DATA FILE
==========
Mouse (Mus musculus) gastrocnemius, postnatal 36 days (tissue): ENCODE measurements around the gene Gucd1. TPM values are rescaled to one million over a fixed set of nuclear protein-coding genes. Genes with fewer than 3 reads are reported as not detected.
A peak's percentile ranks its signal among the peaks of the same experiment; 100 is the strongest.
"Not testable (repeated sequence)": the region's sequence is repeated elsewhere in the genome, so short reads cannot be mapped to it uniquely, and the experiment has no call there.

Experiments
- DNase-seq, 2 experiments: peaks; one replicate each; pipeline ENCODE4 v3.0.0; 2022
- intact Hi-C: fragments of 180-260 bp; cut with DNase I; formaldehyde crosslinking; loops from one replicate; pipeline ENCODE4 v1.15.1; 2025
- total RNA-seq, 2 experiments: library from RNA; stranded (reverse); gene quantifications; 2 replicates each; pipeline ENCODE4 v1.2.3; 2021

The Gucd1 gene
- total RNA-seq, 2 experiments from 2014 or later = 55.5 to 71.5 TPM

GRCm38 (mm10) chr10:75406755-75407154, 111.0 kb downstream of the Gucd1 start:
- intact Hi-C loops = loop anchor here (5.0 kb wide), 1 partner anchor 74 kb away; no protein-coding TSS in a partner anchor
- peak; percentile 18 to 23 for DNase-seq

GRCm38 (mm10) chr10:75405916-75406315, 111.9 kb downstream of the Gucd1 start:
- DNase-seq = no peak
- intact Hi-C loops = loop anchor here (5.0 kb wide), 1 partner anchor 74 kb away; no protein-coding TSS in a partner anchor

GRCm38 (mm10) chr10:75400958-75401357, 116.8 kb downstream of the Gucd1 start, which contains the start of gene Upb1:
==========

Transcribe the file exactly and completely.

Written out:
Mouse (Mus musculus) gastrocnemius, postnatal 36 days (tissue): ENCODE measurements around the gene Gucd1. TPM values are rescaled to one million over a fixed set of nuclear protein-coding genes. Genes with fewer than 3 reads are reported as not detected.
A peak's percentile ranks its signal among the peaks of the same experiment; 100 is the strongest.
"Not testable (repeated sequence)": the region's sequence is repeated elsewhere in the genome, so short reads cannot be mapped to it uniquely, and the experiment has no call there.

Experiments
- DNase-seq, 2 experiments: peaks; one replicate each; pipeline ENCODE4 v3.0.0; 2022
- intact Hi-C: fragments of 180-260 bp; cut with DNase I; formaldehyde crosslinking; loops from one replicate; pipeline ENCODE4 v1.15.1; 2025
- total RNA-seq, 2 experiments: library from RNA; stranded (reverse); gene quantifications; 2 replicates each; pipeline ENCODE4 v1.2.3; 2021

The Gucd1 gene
- total RNA-seq, 2 experiments from 2014 or later = 55.5 to 71.5 TPM

GRCm38 (mm10) chr10:75406755-75407154, 111.0 kb downstream of the Gucd1 start:
- intact Hi-C loops = loop anchor here (5.0 kb wide), 1 partner anchor 74 kb away; no protein-coding TSS in a partner anchor
- peak; percentile 18 to 23 for DNase-seq

GRCm38 (mm10) chr10:75405916-75406315, 111.9 kb downstream of the Gucd1 start:
- DNase-seq = no peak
- intact Hi-C loops = loop anchor here (5.0 kb wide), 1 partner anchor 74 kb away; no protein-coding TSS in a partner anchor

GRCm38 (mm10) chr10:75400958-75401357, 116.8 kb downstream of the Gucd1 start, which contains the start of gene Upb1: